The first part goes okay, though, because Jin Ling is so obviously bewildered by Jingyi approaching him. He looks a weird mix of hopeful and suspicious, like a puppy who wants a friend but expects a kick.
This talk hasn’t even started, and already Jingyi feels like a terrible person.
Suspicious but apparently brave (or stupid), Jin Ling agrees to go to a private courtyard alone with Jingyi. It’s a pretty courtyard. It’s got a lotus pond, which instantly drops Senior Wei into the depths of nostalgia and grief and despair, so that’s. Fun.
“Right,” Jingyi says once they’re sitting in a reasonably isolated location. “I’m possessed.”
“…Uh, okay?” Jin Ling frowns. “Tell your sect leader, not me.”
Jingyi is making a mess of this already. “No, that’s not—he’s a nice ghost, there are complications—that’s not the point! The point is, we share memories sometimes. Which means I have a lot of memories about…people…that I have no right to. So I’m trying to, I don’t know. Make it fair.”
Jin Ling is outright scowling now, which is at least a normal Jin Ling expression, and easier to handle than the earlier hopeful/scared look. “And? What’s it got to do with me?”
“My ghost—he was Yunmeng Jiang.” Ugh, and that makes Senior Wei sad, too. “He fought in the Sunshot Campaign. He…he knew your parents really well. Especially your mom—who was awesome, by the way. So, I’m saying, just. If you have any questions about them. Or. Any stories or anything you want to know? I can ask him, and pass along what he knows. Things your uncles might not know, or might be too sad to tell you, or whatever.” He’d like to let Senior Wei talk to Jin Ling directly, but he also feels like Senior Wei would find a way to fuck that up, either by getting found out or by not being willing to tell enough stories.
“…My mom was awesome?” Jin Ling asks hesitantly after a very long time, promptly breaking Senior Wei’s heart and Jingyi’s as well.
“Yes,” Jingyi confirms. “The most awesome. She—okay, there’s no point repeating stuff. What have people already told you about her?”
Jin Ling still looks hesitant and suspicious, which is so fair. “…That she was kind, and patient. She made really good soup. She wasn’t a very good cultivator.”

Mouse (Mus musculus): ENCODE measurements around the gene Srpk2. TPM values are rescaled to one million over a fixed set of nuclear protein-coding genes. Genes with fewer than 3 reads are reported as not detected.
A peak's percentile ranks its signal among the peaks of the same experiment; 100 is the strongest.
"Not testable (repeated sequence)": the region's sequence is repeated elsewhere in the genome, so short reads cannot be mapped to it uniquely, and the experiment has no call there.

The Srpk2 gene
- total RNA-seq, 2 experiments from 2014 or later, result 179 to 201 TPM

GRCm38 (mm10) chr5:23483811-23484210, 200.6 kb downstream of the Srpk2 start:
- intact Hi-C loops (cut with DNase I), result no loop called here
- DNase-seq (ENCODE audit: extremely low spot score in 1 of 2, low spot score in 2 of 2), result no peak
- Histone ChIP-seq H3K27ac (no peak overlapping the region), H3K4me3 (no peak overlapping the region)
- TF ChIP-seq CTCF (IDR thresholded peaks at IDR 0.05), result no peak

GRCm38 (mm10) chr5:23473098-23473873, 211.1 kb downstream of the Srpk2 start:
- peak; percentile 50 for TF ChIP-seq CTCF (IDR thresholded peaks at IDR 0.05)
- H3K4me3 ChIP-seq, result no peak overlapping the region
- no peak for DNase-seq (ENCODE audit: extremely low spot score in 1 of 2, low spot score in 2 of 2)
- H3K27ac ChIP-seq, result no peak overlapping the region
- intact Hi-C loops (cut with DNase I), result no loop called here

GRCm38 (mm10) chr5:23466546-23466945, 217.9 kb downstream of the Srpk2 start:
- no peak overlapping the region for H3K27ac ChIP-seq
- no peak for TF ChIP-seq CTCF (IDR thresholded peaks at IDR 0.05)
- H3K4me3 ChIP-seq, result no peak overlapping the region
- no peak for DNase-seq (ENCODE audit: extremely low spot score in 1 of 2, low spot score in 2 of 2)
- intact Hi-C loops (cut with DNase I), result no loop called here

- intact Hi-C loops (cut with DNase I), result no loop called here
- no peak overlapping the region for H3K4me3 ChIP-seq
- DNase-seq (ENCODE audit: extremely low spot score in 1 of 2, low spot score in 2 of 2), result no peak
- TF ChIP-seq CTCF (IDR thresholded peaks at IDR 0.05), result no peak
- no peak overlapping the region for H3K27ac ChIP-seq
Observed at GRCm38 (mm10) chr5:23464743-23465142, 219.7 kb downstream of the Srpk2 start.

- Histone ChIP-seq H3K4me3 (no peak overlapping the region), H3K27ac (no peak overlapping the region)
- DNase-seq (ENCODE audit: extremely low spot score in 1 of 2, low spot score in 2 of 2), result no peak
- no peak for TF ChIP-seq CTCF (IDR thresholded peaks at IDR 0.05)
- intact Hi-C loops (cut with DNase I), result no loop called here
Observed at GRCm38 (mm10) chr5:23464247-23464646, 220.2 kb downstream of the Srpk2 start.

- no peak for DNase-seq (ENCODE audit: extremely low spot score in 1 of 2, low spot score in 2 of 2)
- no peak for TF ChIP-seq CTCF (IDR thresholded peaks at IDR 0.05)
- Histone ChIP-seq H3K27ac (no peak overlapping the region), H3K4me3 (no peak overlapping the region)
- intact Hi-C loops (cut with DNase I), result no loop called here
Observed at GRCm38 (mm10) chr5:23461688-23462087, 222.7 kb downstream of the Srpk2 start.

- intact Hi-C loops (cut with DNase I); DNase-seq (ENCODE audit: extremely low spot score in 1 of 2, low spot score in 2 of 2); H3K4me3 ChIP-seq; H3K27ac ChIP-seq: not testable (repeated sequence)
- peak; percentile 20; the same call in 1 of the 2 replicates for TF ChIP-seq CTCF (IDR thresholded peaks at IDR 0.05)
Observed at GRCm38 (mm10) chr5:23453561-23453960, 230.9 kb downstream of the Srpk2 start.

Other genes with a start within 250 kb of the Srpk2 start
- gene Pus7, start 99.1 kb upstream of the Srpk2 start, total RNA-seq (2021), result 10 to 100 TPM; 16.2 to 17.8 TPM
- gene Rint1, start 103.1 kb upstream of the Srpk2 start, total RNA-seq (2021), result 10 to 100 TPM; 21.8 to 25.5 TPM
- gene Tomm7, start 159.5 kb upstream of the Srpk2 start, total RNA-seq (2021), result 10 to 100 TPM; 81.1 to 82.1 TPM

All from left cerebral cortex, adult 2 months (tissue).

Jingyi waits. And waits. And seriously? “That’s it? That’s all they told you?!”
Jin Ling scowls belligerently. “So what if it is?!”
Oh, Jiang Cheng, Senior Wei sighs, disappointed but not surprised.
“It’s just…your mom, she was…so she was super sweet, and patient—that’s true. And yeah, she wasn’t great at cultivating, but who cares? She didn’t need to be. She was the only remotely sane person in her whole family, and so damn brave, and like…Sect Leader Jiang is your uncle. You know what he’s like. Your mom? Could get him to do anything. Man, she played him like a qin. She could calm him down or piss him off or make him apologize or whatever. And he wasn’t the only one, either. It’s lucky she decided to use her power for good and not evil, because holy shit. And! When somebody came at her family? She came for their lives. It was amazing. Also she spent the whole Sunshot Campaign right next to the battlefield, holding the wounded down, cleaning them up, patching their injuries, and telling them to pull their shit together and stop screaming. But in the nicest way possible.”
Jin Ling’s mouth is hanging open. Jingyi hopes that’s out of shocked pride.
It had better be, Senior Wei mutters darkly.
Jin Ling takes a while to say anything, apparently processing this new information, opening and closing his mouth, swallowing, looking away, trying again. And what he finally manages, in a wobbly, tiny voice, is, “Was…was the soup real? Did your ghost ever have it?”
It was the best soup in the world, Senior Wei insists, and if a bodiless ghost could be crying, he would be crying. Jingyi’s eyes sting in sympathy.
Sizhui’s had the famous soup, too, come to think of it. Jingyi has a ton of memories of Jiang Yanli, and Sizhui’s had her famous soup, but her kid has nothing of her at all. And a lot of what Jingyi knows about her, he can’t say, because these are Senior Wei’s memories, so he’s a huge part of most of them…but Jin Ling thinks Senior Wei killed his parents. This is so fucked up.
“The soup was real, and my ghost says it was the best damn soup he ever had,” Jingyi confirms, definitely not crying at all.
Jin Ling, who is definitely not crying either, sniffles and wipes his eyes and says, “What was my uncle like? When he was a kid? I can’t…I can’t even…he doesn’t seem like he was ever a kid.”
What? He’s the world’s biggest baby! Senior Wei announces. A bossy baby.
Jingyi firmly ignores him. Even though he’s…not wrong. “Okay, weird but true—Sect Leader Jiang? Was once a goofy kid with a sense of humor. About himself, even. He was mad about everything even back then, yeah, but in a goofy way.”
“You’re lying,” Jin Ling informs him, eyes wide.
“I swear I’m not. Look, it freaks me out too, but I have actual memories of him in the Cloud Recesses, like, getting drunk with Nie Huaisang and being bad at flirting and petting bunnies with your mom.”
“Bunnies,” Jin Ling repeats blankly.
“Could I make that up?”
Even dead I’m ruining Jiang Cheng’s reputation, Senior Wei reflects with enormous satisfaction.